However, take comfort in the fact that, for a pass, you need only eighteen questions right out of twenty eight. This equates to 64.3% rounded to one decimal place. So if you’re one hundred percent in practice, and can expect at worst eighty percent in your actual test, then you’ll be fine. In fact, if you’re consistently scoring twenty-five out of twenty-eight in practice you should still be good for at least twenty answers correct on the actual test and therefore “good to go”.

You should make plans as if fate was conspiring to deliver you the toughest test conceivable for the QTS. Be pessimistic about your expectations for the level of difficulty you’ll face on the day. Don’t be the optimist who drowned in a half-full bath tub! By all means, be positive and confident when it comes to your mental state, but be a pessimist when it comes to your expectations about actual test questions. If you make your plans for the worst-case scenario, things will go all the more smoother for you on the day.

25) My final tip is this: Give yourself enough time on test day to complete a final set of fully twenty eight practice questions just before you sit the actual test.

This will ensure you’re not entering the actual test cold, so to speak. You now have all the skills and knowledge you need, but anyone can get caught off-guard if not properly warmed up. The brain works more efficiently when it’s warmed up properly, so before you even sit the test, make sure you find your rhythm and those all-important mental grooves that worked so well for you in practice. Don’t let your first warm up session be the first few questions of the actual test. You’ll quickly warm up as the test progresses in any case, but why delay warming up until the official test starts and risk being caught cold?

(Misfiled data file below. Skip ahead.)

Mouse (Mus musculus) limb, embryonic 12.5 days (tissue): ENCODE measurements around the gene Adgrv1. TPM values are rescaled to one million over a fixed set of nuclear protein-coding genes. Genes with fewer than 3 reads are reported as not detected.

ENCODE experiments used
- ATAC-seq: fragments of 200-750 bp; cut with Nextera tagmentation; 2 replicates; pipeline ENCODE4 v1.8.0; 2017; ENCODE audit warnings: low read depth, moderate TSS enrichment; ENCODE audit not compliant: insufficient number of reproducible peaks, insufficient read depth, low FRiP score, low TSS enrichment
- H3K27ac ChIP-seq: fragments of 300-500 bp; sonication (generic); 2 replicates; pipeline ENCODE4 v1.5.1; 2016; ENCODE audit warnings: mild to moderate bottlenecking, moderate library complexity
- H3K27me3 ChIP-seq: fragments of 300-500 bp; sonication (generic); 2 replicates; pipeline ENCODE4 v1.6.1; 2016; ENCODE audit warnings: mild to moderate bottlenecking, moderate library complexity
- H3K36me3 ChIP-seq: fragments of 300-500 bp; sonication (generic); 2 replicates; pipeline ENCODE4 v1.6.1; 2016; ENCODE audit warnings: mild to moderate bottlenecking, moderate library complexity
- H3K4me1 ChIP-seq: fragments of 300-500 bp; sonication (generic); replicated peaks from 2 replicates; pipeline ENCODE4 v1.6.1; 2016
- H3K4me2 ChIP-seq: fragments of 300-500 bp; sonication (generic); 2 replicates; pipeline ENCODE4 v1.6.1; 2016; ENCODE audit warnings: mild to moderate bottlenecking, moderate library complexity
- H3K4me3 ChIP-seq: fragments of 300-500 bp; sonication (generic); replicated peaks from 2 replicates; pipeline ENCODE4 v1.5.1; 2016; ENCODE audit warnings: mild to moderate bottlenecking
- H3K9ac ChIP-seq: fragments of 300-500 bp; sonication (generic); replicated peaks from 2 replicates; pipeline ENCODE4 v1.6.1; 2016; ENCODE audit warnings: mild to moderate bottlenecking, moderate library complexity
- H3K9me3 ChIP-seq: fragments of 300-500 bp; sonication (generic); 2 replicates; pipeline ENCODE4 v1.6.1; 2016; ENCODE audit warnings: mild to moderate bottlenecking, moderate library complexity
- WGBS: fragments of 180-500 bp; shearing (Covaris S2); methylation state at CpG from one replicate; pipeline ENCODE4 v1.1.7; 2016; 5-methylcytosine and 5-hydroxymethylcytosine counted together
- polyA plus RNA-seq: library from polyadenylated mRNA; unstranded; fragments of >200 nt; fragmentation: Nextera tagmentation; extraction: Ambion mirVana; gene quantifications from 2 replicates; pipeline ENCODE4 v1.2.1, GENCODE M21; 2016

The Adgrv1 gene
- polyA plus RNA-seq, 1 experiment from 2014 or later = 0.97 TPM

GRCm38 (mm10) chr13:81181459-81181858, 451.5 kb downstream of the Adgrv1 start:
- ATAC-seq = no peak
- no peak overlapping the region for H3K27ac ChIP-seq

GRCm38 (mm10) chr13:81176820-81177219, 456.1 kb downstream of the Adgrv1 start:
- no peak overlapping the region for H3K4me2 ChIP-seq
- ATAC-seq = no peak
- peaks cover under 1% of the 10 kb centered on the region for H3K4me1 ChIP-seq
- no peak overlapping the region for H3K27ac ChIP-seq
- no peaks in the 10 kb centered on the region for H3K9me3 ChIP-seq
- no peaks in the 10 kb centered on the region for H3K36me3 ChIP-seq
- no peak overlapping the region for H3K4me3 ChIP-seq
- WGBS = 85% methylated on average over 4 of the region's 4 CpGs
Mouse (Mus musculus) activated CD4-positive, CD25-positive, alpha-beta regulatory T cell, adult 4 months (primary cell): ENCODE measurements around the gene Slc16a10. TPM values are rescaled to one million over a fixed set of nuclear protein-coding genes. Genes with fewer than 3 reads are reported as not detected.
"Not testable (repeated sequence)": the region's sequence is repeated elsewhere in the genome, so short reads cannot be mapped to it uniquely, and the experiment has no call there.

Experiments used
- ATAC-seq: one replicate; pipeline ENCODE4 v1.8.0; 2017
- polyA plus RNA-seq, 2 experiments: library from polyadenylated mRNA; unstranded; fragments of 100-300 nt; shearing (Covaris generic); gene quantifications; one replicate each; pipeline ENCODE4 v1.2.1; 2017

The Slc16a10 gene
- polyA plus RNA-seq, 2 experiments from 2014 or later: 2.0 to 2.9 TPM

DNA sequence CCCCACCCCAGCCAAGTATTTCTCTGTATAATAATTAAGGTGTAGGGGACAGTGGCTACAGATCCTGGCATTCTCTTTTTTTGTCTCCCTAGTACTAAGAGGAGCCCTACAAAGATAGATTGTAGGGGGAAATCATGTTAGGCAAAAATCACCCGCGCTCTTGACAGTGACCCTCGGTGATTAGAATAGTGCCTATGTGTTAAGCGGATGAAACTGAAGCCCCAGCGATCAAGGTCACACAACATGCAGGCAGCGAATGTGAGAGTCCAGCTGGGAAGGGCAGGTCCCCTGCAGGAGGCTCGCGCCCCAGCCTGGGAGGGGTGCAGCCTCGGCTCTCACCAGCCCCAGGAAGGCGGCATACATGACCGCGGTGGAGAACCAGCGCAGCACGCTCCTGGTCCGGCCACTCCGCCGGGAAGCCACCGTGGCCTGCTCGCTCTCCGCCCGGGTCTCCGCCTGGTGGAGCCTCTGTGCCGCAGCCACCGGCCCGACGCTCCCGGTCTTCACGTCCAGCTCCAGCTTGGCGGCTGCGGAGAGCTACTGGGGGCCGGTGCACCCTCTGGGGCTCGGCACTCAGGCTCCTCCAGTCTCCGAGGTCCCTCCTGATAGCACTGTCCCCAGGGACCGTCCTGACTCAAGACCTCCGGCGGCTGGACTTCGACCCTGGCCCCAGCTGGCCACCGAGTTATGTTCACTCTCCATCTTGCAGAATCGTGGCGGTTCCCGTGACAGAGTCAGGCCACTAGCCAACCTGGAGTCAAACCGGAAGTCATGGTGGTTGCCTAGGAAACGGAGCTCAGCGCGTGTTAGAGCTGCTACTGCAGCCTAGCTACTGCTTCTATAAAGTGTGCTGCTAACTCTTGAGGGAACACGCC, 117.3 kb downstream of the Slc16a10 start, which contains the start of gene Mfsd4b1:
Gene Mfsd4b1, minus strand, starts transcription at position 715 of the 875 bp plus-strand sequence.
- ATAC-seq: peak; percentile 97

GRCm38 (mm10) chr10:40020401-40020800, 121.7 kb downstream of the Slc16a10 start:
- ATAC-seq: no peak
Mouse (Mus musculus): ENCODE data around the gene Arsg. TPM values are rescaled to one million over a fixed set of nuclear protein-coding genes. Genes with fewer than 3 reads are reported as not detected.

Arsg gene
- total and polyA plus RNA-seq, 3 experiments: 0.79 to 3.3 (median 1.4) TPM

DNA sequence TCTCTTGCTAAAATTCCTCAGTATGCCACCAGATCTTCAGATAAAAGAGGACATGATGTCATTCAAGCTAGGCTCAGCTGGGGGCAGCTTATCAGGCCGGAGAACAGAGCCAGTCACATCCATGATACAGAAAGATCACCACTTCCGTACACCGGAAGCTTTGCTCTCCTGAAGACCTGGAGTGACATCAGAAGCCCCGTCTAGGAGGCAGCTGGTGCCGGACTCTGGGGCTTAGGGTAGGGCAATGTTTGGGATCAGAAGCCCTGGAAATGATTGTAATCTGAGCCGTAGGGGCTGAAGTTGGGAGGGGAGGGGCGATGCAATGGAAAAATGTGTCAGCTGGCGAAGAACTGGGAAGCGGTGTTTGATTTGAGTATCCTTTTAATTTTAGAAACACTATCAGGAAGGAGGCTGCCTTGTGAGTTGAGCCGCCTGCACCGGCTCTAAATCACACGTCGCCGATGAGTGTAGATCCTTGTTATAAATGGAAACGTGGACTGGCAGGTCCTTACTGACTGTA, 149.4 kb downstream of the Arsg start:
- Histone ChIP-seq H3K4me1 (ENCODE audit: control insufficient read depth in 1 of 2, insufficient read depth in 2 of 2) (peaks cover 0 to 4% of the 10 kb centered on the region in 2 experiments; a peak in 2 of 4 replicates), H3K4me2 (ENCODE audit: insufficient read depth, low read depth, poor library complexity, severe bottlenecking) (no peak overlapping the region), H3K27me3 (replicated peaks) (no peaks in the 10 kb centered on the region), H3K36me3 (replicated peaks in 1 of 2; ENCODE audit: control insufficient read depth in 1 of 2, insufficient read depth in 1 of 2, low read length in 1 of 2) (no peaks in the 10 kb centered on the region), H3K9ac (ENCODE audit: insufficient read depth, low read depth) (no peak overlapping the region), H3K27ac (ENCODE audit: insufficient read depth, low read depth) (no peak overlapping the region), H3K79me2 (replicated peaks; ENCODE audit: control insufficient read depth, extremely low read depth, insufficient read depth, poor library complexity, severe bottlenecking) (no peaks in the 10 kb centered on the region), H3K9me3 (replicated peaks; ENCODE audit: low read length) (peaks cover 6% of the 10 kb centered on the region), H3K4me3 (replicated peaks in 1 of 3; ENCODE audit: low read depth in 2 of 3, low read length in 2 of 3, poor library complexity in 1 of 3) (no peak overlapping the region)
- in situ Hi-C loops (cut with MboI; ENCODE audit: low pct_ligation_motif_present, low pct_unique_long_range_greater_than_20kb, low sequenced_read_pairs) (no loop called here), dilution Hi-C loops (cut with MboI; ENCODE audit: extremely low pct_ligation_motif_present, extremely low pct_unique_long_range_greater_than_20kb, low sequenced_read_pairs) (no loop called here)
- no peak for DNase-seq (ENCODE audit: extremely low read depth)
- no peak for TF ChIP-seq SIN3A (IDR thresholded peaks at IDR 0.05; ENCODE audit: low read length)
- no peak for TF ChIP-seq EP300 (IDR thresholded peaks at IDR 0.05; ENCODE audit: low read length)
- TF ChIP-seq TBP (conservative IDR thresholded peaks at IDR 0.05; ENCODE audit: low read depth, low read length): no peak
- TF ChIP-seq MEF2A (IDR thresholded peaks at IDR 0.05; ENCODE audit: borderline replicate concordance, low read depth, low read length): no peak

So complete a practice test as close to the actual test as you can and give yourself every chance to hit the ground running!

One-to-one Personal QTS Tuition

For one-to-one mentoring support on the numeracy side of the QTS test, please take a look at my Maths Tutoring Services page where I have provided you with various options for contacting me in case you would like to book some lessons.

About Melluvahess

My name is Sean Maguire and I am the founder of Maths Made Elementary. I provide expert one-to-one maths tuition within North London to lower and upper secondary level students studying at Key Stages 3 and 4. For more information about me, and the services I offer, please check out my website